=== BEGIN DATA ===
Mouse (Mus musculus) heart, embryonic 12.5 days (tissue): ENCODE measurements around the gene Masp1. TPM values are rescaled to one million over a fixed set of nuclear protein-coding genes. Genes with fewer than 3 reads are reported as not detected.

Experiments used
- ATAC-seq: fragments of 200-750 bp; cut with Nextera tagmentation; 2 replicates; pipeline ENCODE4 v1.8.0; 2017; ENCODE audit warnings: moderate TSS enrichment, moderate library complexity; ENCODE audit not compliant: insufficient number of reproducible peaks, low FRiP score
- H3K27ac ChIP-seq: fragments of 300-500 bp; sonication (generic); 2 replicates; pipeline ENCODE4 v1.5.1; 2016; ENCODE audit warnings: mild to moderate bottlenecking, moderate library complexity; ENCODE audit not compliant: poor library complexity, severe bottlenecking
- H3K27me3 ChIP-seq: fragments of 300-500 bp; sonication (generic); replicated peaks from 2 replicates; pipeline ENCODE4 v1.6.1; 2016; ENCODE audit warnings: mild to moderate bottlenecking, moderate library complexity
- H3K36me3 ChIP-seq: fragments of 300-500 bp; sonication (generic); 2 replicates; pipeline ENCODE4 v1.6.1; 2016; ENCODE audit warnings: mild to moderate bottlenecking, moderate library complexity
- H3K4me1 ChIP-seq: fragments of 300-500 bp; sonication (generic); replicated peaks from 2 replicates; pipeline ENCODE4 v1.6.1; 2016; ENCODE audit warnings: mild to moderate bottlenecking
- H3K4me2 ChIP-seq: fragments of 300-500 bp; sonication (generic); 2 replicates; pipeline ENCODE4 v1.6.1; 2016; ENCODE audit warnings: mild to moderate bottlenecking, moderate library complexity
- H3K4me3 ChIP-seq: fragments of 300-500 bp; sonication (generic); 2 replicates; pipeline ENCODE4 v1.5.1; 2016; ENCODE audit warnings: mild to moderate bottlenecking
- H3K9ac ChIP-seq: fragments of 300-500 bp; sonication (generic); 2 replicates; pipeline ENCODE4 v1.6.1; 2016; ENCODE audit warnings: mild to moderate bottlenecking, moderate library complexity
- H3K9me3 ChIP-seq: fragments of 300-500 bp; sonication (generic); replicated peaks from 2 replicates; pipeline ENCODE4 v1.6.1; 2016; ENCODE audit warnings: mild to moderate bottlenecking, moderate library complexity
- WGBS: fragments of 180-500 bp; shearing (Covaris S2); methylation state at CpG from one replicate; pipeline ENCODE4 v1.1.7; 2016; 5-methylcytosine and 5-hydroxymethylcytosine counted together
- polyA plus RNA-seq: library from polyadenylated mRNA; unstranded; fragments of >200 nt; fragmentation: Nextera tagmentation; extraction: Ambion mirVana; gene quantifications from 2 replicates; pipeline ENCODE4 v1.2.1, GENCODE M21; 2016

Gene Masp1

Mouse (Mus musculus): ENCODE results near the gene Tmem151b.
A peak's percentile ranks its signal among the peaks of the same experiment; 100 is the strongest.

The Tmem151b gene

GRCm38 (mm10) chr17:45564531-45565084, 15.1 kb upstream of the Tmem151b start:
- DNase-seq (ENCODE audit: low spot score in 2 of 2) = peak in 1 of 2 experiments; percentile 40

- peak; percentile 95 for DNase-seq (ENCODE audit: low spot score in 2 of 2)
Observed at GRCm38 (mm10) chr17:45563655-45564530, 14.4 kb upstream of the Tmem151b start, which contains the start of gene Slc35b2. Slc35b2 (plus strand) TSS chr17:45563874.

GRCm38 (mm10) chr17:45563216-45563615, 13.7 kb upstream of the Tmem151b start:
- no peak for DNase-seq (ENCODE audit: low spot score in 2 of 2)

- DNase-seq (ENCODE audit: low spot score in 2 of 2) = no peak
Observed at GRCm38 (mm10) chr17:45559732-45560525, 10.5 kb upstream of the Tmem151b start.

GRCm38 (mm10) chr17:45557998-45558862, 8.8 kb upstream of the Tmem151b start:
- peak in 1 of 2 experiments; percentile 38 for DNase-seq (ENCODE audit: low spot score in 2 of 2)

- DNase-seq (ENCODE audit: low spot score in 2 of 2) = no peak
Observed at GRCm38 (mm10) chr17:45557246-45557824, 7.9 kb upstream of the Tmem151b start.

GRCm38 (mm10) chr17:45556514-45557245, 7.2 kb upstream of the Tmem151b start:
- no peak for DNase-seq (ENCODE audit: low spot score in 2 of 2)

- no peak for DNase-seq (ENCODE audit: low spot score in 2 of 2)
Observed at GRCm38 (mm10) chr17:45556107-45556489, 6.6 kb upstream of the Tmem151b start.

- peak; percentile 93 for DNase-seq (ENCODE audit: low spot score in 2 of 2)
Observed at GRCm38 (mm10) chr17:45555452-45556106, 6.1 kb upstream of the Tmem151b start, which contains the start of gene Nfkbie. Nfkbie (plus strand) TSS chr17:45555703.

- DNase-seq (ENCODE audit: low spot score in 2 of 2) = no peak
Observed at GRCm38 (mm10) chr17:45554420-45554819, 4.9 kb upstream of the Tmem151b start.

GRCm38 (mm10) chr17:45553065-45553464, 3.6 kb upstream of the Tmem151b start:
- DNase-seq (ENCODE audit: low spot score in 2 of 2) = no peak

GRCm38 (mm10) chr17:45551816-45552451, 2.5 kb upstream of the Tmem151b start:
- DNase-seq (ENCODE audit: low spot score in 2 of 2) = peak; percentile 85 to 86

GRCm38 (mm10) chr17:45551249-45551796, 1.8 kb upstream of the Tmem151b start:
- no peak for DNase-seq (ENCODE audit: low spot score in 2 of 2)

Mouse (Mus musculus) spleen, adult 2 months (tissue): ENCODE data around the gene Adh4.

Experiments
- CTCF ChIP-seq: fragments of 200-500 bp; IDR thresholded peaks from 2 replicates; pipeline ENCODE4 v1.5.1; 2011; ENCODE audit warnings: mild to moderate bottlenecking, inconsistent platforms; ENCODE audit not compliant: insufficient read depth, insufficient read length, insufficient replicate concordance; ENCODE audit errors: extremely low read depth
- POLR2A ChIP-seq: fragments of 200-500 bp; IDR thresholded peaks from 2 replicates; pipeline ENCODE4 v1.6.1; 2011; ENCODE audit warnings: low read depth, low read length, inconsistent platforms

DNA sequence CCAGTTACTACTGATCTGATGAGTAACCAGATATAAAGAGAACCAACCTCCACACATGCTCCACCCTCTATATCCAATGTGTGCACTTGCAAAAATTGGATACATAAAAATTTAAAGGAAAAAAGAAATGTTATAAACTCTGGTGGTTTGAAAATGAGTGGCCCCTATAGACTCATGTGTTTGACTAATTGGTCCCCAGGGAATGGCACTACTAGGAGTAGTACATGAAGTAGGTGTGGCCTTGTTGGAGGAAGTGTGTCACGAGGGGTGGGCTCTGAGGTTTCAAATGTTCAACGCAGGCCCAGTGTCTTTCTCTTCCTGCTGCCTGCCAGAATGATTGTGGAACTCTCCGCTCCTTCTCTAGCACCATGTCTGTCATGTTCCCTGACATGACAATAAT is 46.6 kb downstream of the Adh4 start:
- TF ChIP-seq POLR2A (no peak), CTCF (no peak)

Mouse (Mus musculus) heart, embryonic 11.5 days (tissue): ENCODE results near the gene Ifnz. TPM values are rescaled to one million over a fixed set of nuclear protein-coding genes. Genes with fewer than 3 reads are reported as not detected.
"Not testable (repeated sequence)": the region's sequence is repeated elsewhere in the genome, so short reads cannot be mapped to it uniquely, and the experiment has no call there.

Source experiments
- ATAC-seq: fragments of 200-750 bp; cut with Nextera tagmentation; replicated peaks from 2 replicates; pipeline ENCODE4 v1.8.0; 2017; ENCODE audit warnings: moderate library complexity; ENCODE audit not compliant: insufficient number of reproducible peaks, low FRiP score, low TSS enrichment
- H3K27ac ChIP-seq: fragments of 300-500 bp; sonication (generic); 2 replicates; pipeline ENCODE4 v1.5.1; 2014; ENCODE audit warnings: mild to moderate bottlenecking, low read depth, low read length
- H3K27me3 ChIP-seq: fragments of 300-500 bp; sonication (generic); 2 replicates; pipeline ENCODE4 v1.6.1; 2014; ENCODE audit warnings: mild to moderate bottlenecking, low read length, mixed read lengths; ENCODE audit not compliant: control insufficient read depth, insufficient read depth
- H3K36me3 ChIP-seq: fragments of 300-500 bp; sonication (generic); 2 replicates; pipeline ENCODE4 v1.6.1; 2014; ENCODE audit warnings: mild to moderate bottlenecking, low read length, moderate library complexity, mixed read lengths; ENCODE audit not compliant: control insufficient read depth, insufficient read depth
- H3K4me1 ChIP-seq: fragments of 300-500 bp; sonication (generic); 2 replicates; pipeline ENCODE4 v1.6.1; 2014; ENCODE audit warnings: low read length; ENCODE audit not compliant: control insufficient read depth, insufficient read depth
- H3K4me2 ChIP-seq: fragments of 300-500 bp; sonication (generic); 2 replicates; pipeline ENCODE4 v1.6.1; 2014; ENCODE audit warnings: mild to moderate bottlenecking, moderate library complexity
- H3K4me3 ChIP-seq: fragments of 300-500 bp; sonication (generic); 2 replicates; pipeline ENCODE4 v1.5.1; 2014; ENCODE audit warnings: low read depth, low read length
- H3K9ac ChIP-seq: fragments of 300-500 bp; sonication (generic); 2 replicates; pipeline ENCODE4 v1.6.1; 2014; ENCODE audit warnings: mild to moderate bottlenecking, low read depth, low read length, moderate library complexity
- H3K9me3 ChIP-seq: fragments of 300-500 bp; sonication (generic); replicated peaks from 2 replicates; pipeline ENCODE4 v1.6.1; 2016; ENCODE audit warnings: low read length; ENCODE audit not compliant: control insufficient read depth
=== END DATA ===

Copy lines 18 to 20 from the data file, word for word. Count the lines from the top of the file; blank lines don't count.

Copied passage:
GRCm38 (mm10) chr17:45564531-45565084, 15.1 kb upstream of the Tmem151b start:
- DNase-seq (ENCODE audit: low spot score in 2 of 2) = peak in 1 of 2 experiments; percentile 40

- peak; percentile 95 for DNase-seq (ENCODE audit: low spot score in 2 of 2)